North Korea re-opens communication channel with South Korea, discuss Olympic participation
WATCH Kim Jong Un issues a threat to America in his New Year's message
North Korea re-opened the inter-Korean communication line on Wednesday afternoon to discuss sending a delegation to next month's Winter Olympics in South Korea, the isolated regime announced.
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The head of North Korea's agency handling inter-Korean affairs, Ri Son-gwon, appeared on their central television news earlier Wednesday to say he was announcing North Korea's stance on behalf of leader Kim Jong Un.
"By upholding a decision by the leadership, we will make close contact with South Korea in a sincere and faithful manner," Ri said. "We will discuss working-level issues over our potential dispatch of the delegation."
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The communication line was re-opened in the shared border village of Panmunjom at 3 p.m local time (1 a.m. ET). Officials made preliminary contact between the two countries in a 20-minute conversation, ABC News confirmed.
Ri called sending an Olympic delegation and the opening of inter-Korean talks a "meaningful start for improving North-South relations in the current situation."
No inter-Korea discussions have been held through the communication channel at the border town since January 2016, when North Korea conducted its fourth nuclear test.
South Korea on Tuesday offered to hold high-level discussions with their northern neighbor over sending a delegation to the 2018 Winter Olympics beginning in February. The 2018 Olympics are being held in Pyeongchang, South Korea.
Kim first proposed the idea of sending a team to the Olympics in a wide-ranging Jan. 1 speech.
South Korea's unification minister, Cho Myoung-gyon, proposed Tuesday in a televised speech that the two Koreas meet in Pyeongchang on Jan. 9. Ri did not make it clear whether that meeting will happen.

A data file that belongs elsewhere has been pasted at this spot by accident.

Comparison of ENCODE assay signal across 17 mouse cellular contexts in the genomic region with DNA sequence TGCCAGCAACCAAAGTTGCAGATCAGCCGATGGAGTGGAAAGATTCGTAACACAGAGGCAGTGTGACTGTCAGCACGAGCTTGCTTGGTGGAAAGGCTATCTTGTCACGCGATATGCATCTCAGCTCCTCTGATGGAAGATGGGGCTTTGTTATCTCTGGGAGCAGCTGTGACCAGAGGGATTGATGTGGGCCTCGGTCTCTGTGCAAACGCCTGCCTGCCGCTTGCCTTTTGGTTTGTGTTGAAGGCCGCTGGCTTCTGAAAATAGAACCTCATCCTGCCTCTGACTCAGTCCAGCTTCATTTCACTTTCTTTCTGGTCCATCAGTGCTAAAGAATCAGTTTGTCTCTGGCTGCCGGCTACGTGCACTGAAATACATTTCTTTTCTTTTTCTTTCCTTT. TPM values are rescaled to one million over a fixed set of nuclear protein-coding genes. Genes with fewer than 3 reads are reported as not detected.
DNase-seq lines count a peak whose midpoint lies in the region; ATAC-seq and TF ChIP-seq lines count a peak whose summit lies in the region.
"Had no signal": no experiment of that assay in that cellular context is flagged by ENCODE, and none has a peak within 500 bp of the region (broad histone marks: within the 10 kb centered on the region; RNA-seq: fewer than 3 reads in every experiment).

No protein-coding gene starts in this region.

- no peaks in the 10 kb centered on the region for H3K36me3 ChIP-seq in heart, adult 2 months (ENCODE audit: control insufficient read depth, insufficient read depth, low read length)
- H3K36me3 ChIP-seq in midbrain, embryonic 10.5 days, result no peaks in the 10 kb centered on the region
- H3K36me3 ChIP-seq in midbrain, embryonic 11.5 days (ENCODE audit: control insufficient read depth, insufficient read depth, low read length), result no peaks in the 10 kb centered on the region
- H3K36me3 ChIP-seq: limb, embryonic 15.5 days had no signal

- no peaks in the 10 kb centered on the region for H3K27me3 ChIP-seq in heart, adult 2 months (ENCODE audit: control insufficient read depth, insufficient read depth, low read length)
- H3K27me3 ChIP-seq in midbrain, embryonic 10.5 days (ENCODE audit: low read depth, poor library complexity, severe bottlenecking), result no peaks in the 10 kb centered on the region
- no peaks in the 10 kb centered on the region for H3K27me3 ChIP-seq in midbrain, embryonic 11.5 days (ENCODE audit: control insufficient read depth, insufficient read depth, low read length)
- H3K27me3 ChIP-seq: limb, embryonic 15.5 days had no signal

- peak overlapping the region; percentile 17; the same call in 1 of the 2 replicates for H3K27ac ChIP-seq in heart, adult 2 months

The International Olympic Committee said on Tuesday it was willing to continue discussions about North Korea sending a delegation to the games. North Korea sent 31 athletes to the last Olympics, Rio's 2016 Summer Games. North Korea won seven medals, its highest total ever, including two golds.
The overture by North Korea was seen as a way of driving a wedge between the U.S. and South Korea.
Kim and President Donald Trump continued their war of words on Tuesday, with Trump responding to Kim's declaration of a completed nuclear arsenal, saying, "Will someone from his depleted and food starved regime please inform him that I too have a Nuclear Button, but it is a much bigger & more powerful one than his, and my Button works!"
North Korean Leader Kim Jong Un just stated that the “Nuclear Button is on his desk at all times.” Will someone from his depleted and food starved regime please inform him that I too have a Nuclear Button, but it is a much bigger & more powerful one than his, and my Button works!
— Donald J. Trump (@realDonaldTrump) January 3, 2018
Sen. Lindsey Graham, R-S.C., tweeted on Monday — in the wake of Kim's New Year's address — that he was "confident" the South Koreans would not meet with the North Koreans over going to the Olympics, and said the U.S. should boycott the Olympics if they did meet.
Allowing Kim Jong Un’s North Korea to participate in #WinterOlympics would give legitimacy to the most illegitimate regime on the planet.
I’m confident South Korea will reject this absurd overture and fully believe that if North Korea goes to the Winter Olympics, we do not.
— Lindsey Graham (@LindseyGrahamSC) January 1, 2018
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